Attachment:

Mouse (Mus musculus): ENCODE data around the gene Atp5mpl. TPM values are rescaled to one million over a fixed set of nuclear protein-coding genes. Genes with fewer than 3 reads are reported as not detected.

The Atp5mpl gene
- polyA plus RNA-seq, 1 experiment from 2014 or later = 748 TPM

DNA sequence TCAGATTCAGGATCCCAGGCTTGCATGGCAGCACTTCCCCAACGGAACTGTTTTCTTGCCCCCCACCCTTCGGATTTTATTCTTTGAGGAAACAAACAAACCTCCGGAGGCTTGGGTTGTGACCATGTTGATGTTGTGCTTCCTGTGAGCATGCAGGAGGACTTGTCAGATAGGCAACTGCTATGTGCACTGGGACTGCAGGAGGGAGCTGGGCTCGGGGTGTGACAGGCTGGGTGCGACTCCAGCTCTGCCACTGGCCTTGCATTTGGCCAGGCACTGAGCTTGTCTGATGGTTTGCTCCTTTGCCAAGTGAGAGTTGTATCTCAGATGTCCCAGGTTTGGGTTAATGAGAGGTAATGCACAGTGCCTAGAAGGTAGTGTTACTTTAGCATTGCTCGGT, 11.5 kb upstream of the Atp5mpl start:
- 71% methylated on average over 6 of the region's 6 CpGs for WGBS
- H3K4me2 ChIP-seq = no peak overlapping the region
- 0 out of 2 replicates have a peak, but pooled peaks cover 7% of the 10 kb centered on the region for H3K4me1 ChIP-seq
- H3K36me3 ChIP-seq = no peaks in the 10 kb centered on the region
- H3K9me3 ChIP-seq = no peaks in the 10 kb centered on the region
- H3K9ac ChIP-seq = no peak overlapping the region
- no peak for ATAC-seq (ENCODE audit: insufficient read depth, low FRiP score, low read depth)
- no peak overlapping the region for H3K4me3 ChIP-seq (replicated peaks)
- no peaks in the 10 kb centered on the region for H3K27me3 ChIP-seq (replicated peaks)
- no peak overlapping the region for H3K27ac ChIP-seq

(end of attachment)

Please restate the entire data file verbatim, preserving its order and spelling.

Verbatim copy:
Mouse (Mus musculus): ENCODE data around the gene Atp5mpl. TPM values are rescaled to one million over a fixed set of nuclear protein-coding genes. Genes with fewer than 3 reads are reported as not detected.

The Atp5mpl gene
- polyA plus RNA-seq, 1 experiment from 2014 or later = 748 TPM

DNA sequence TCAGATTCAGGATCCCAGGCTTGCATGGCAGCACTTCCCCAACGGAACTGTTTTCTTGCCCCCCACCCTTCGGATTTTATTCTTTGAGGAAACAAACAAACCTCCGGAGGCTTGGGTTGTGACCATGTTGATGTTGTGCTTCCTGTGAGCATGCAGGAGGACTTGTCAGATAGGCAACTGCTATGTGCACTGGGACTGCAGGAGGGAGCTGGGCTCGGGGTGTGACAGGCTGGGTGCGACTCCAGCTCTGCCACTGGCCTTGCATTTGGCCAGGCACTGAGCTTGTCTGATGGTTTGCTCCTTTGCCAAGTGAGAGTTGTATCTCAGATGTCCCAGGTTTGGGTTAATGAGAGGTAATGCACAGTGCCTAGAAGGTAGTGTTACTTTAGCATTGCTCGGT, 11.5 kb upstream of the Atp5mpl start:
- 71% methylated on average over 6 of the region's 6 CpGs for WGBS
- H3K4me2 ChIP-seq = no peak overlapping the region
- 0 out of 2 replicates have a peak, but pooled peaks cover 7% of the 10 kb centered on the region for H3K4me1 ChIP-seq
- H3K36me3 ChIP-seq = no peaks in the 10 kb centered on the region
- H3K9me3 ChIP-seq = no peaks in the 10 kb centered on the region
- H3K9ac ChIP-seq = no peak overlapping the region
- no peak for ATAC-seq (ENCODE audit: insufficient read depth, low FRiP score, low read depth)
- no peak overlapping the region for H3K4me3 ChIP-seq (replicated peaks)
- no peaks in the 10 kb centered on the region for H3K27me3 ChIP-seq (replicated peaks)
- no peak overlapping the region for H3K27ac ChIP-seq